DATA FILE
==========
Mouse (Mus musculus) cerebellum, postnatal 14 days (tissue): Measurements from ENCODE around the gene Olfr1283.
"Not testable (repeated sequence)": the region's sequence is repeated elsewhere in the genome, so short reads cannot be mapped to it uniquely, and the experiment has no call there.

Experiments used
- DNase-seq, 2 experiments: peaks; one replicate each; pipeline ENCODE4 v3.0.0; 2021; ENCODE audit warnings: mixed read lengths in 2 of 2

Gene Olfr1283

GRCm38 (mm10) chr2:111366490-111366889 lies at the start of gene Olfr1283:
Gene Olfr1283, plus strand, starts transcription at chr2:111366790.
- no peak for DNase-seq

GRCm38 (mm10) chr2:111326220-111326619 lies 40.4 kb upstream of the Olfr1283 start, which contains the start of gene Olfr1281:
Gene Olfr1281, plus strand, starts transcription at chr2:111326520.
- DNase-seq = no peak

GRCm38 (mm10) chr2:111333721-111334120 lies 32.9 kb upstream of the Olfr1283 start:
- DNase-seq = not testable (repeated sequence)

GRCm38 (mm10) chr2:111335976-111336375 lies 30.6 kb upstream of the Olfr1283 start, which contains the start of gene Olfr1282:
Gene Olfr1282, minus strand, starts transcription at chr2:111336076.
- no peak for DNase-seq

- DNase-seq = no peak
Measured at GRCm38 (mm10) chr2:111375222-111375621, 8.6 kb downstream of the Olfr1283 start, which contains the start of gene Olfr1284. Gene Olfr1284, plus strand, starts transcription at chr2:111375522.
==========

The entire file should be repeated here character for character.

Mouse (Mus musculus) cerebellum, postnatal 14 days (tissue): Measurements from ENCODE around the gene Olfr1283.
"Not testable (repeated sequence)": the region's sequence is repeated elsewhere in the genome, so short reads cannot be mapped to it uniquely, and the experiment has no call there.

Experiments used
- DNase-seq, 2 experiments: peaks; one replicate each; pipeline ENCODE4 v3.0.0; 2021; ENCODE audit warnings: mixed read lengths in 2 of 2

Gene Olfr1283

GRCm38 (mm10) chr2:111366490-111366889 lies at the start of gene Olfr1283:
Gene Olfr1283, plus strand, starts transcription at chr2:111366790.
- no peak for DNase-seq

GRCm38 (mm10) chr2:111326220-111326619 lies 40.4 kb upstream of the Olfr1283 start, which contains the start of gene Olfr1281:
Gene Olfr1281, plus strand, starts transcription at chr2:111326520.
- DNase-seq = no peak

GRCm38 (mm10) chr2:111333721-111334120 lies 32.9 kb upstream of the Olfr1283 start:
- DNase-seq = not testable (repeated sequence)

GRCm38 (mm10) chr2:111335976-111336375 lies 30.6 kb upstream of the Olfr1283 start, which contains the start of gene Olfr1282:
Gene Olfr1282, minus strand, starts transcription at chr2:111336076.
- no peak for DNase-seq

- DNase-seq = no peak
Measured at GRCm38 (mm10) chr2:111375222-111375621, 8.6 kb downstream of the Olfr1283 start, which contains the start of gene Olfr1284. Gene Olfr1284, plus strand, starts transcription at chr2:111375522.